The week is almost over?!? How does this keep happening so quickly? At least we’ve got a great weekend to look forward to, with the Memorial Day holiday and promises of sunny weather in the NYC area for once. Coco, for her part, is keeping a keen eye out for the unofficial start of summer:

I’m also preparing for a relaxing weekend at the beach – or at least, near the beach. For starters, I’ve picked up several crafty magazines to pore over in the sunshine (Martha Stewart Living, the latest issue of Cast On from The Knitting Guild of America, and the two latest issues of Marie Claire Idees, the French magazine that is like Martha Stewart Living on crack – fashion, food, and TONS of crafting in each issue – gotta keep my French skills up, after all!) and I’ve also started the second sock:

This project obviously travels well, so it’ll be in my purse to work on whenever I get a quiet moment. I decided to call this design the “Hideaway Socks” – you know, the socks you want to wear when you’re in your favorite hideaway, whether that’s in your favorite armchair with a good book, in your kitchen lazily baking on a Sunday, lying in bed having a late breakfast, or spending the holiday weekend at a vacation spot far from the city lights. I’ve already got two great testers who are testing the larger two sizes, but I actually still need testers for the two smaller sizes, if anyone out there is interested! wink wink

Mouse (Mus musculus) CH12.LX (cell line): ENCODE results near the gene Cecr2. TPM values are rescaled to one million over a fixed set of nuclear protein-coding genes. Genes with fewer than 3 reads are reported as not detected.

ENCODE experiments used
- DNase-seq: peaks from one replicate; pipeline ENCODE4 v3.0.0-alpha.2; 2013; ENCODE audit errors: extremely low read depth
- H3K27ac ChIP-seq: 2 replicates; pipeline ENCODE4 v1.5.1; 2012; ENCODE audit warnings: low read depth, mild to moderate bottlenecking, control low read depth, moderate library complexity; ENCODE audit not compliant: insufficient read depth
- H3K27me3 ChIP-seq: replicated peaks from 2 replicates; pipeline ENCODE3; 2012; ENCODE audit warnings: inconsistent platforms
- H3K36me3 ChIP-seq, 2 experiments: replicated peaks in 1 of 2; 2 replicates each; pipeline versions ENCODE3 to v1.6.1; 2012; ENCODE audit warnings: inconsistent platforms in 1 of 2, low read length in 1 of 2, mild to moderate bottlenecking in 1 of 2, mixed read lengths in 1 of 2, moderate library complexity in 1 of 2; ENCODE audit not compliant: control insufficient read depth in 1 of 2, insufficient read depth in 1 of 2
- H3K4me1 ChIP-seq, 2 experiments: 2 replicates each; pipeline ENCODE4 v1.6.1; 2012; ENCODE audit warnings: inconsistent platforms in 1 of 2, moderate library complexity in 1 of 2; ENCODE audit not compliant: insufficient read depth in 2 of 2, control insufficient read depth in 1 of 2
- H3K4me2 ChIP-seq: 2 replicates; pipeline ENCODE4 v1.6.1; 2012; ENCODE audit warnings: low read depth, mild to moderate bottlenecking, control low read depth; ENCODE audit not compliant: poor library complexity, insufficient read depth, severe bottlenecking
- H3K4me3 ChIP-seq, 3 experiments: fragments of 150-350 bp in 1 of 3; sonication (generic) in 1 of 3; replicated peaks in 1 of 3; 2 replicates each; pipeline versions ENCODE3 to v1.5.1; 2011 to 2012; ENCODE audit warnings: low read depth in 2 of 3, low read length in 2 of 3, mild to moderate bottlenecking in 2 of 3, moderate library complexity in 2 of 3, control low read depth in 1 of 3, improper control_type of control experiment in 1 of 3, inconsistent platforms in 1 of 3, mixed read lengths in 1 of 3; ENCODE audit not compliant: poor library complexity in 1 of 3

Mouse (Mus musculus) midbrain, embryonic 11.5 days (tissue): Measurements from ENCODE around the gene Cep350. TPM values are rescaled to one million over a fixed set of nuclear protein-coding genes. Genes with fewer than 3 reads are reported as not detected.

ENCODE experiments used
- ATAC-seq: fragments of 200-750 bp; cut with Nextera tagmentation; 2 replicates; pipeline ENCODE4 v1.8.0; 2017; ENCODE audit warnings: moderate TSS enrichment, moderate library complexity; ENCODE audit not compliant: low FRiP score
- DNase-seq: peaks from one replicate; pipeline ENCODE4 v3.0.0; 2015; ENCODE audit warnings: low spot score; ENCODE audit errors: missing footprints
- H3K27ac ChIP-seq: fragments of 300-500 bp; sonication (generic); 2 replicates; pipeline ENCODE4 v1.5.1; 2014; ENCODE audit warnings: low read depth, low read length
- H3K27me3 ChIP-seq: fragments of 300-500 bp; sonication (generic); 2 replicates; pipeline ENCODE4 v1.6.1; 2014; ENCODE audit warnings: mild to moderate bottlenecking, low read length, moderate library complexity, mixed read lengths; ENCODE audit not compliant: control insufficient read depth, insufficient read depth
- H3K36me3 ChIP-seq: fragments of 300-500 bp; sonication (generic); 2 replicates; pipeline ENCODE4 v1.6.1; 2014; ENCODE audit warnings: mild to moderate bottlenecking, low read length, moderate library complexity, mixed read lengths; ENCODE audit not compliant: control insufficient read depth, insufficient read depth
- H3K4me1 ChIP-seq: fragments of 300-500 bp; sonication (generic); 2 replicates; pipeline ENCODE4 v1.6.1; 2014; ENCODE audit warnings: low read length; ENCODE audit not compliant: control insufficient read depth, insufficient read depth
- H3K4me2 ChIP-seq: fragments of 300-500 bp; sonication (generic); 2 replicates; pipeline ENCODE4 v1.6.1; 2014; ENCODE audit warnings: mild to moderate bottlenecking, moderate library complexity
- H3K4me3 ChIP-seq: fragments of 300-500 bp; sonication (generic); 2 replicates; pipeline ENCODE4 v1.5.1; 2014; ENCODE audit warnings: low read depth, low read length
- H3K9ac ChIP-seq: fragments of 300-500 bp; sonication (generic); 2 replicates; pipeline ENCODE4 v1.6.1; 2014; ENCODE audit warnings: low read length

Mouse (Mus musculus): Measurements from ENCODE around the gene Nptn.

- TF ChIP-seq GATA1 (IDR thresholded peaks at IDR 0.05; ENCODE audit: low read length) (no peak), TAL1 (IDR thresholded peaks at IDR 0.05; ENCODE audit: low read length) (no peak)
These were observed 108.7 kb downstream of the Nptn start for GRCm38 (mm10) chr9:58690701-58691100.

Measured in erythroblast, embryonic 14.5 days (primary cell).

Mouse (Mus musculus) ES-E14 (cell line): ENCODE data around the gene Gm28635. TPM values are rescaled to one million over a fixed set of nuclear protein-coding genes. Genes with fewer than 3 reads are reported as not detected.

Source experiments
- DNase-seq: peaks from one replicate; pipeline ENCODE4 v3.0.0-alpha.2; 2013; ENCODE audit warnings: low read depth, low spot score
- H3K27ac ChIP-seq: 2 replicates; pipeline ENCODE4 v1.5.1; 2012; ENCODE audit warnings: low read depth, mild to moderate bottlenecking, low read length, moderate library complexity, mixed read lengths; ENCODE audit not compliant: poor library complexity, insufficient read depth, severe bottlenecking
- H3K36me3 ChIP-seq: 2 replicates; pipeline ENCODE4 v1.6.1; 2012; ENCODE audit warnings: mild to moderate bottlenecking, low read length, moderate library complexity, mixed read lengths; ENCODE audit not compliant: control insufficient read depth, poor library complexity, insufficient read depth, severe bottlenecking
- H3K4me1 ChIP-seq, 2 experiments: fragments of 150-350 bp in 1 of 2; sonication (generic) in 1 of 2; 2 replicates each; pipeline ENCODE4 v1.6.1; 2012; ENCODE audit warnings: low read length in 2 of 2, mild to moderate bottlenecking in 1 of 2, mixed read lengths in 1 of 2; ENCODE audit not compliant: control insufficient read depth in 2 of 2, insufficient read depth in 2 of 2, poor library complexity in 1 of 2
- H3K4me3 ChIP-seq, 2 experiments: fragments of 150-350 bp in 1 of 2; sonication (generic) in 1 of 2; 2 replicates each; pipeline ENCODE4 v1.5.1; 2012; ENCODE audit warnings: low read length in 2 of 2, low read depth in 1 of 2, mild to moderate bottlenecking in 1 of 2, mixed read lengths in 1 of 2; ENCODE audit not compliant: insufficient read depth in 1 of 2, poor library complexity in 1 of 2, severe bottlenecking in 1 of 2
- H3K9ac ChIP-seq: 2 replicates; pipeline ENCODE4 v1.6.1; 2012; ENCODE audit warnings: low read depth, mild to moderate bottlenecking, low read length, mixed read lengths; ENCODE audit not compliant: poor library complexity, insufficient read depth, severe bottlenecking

Speaking of good books, I’ve recently finished a couple of books that incidentally were centered around the same subject in their plots: World War I. I didn’t plan to read two books at the same time that were both about WWI, but I do love period novels and I love books about England, so the subject is bound to come up, I think. The first one is The Children’s Book by A. S. Byatt.

This book took me 6 months to finish (mostly because the majority of my book-reading time is taking up by knitting. You know how that goes, right?). This novel is nearly 900 pages and covers the movements of several artistic families during England’s Edwardian era in head-spinning depth, so I’m afraid that a large part of the historical details went over my head. But the way that the novel uses WWI is thrilling and disturbing at the same time, so I agree with the reviewer that described the novel as a tragic fairy tale. If you’re looking for a sweeping epic over decades of sociopolitical change, or if you’re just looking for a totally engrossing read this summer, check this one out.
The other book that I finished recently is Maisie Dobbs by Jacqueline Winspear.

I chose this book because I have a soft spot for female English “detectives” written in a period style (cough Jane Marple cough). This book is the first in a series about a young English woman, Maisie Dobbs, who was a nurse in WWI and who turns into a psychologist/investigator in the period following WWI. This is a quick read and I’ve already reserved the next two books in the series from the Queens Library, so I’ll be prepared with lots of great reading in June (PS: the Queens Library system has been on the budget chopping block for a long time now with the result being that new books can’t be purchased and both hours/jobs are being slashed. Check out the website to learn how you can sign the petition to save these great libraries and promote learning for all of Queens’ residents.)

That’s all the news that’s fit to print chez Chalson, so have a great long weekend and remember to honor our veterans on Monday!

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